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…Perhaps we were only mildly entertained. Regardless, please enjoy these Reviews, Responses, Works of Fiction, and Retellings brought to you by one who hopes to someday join the ranks of those who have written something worth reading.
(Kaylia Metcalfe)


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Cosby!

It's Black History Month.

And what better way to celebrate than with The Cosby Show!

The Cosby Show was an American television situation comedy starring Bill Cosby, which aired for eight seasons on NBC from September 20, 1984 until April 30, 1992. The show focused on the Huxtable family, an affluent African-American family living in Brooklyn, New York.

According to TV Guide, the show "was TV's biggest hit in the 1980s, and almost single-handedly revived the sitcom genre and NBC's ratings fortunes".

Entertainment Weekly stated that The Cosby Show helped to make possible a larger variety of shows based on people of African descent, from In Living Color to The Fresh Prince of Bel-Air.[2]

Other sitcoms, such as Home Improvement and Everybody Loves Raymond, would later follow that pattern. The show spawned the spin-off A Different World, which ran for six seasons from 1987 to 1993.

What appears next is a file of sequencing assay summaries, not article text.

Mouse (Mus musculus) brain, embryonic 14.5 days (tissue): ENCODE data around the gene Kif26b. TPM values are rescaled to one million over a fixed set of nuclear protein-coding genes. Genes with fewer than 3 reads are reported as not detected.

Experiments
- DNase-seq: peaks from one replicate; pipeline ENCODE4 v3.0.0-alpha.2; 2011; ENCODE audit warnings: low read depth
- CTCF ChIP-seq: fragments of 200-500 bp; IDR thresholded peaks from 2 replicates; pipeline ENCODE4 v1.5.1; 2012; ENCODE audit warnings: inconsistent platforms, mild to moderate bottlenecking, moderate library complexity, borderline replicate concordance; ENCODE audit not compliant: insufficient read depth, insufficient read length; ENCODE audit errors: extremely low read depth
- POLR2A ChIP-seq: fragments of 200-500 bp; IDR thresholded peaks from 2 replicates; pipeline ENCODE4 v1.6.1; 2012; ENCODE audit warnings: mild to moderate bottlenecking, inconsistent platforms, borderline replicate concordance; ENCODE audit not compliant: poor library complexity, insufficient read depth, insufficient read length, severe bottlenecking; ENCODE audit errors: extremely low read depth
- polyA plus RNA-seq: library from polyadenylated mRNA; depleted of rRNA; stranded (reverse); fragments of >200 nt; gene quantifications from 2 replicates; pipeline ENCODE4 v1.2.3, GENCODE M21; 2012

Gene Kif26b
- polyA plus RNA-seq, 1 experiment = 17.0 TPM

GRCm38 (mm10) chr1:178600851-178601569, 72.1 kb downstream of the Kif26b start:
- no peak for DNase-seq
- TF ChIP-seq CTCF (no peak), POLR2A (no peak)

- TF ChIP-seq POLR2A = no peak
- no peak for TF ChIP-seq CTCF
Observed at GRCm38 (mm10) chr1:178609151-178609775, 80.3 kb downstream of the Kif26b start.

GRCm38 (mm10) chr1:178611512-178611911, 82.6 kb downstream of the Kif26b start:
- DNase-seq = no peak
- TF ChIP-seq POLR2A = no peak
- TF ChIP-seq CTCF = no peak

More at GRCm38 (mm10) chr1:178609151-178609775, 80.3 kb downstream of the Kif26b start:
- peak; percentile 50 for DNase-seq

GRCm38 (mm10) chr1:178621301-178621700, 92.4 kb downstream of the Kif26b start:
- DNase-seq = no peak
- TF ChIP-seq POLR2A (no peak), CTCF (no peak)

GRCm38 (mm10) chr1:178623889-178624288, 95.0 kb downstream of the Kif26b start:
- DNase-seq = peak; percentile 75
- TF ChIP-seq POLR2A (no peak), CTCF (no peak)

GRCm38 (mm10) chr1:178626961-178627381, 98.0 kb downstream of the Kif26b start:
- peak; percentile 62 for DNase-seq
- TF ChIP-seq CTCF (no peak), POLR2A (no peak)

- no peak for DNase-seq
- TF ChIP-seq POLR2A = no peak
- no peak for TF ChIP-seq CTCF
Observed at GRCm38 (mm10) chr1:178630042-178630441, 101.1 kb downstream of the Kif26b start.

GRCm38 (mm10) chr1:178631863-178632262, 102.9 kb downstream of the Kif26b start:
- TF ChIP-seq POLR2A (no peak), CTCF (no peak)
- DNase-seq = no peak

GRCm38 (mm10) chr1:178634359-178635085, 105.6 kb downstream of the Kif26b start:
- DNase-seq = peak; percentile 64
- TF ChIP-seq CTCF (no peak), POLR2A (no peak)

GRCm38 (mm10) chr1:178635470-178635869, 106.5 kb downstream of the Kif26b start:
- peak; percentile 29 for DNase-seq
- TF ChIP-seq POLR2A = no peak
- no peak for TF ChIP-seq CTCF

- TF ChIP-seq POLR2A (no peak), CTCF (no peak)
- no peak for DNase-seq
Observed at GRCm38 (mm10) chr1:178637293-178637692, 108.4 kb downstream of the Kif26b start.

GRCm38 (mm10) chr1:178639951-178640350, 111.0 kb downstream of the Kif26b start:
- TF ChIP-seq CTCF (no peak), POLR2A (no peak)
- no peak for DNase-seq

During its original run at NBC, it was one of five successful sitcoms on the network that featured predominately African-American casts. The other sitcoms were 227 (1985–1990), Amen (1986–1991), Cosby Show spin-off A Different World (1987–1993), and The Fresh Prince of Bel-Air (1990–1996).

Although the cast and characters were predominantly African-American, the program was unusual in that issues of race were rarely mentioned when compared to other situation comedies of the time, such as The Jeffersons. However, The Cosby Show had African-American themes, such as the Civil Rights Movement, and it frequently promoted African-American and African culture represented by artists and musicians such as Jacob Lawrence, Miles Davis, James Brown, Stevie Wonder, Michael Jackson, Lena Horne, Duke Ellington, Dizzy Gillespie, and Miriam Makeba. The show's spin-off, A Different World dealt with issues of race more often.

The show was noted for portraying only a certain portion of the African-American population.[8] Conversely, it was praised for breaking traditional racial stereotypes, portraying African Americans who were educated and successful.

The Cosby Show is one of three television programs (All in the Family and American Idol being the others) that was #1 in the Nielsen ratings for 5 consecutive seasons.[9]


Enjoy! (Thank you Hulu!)


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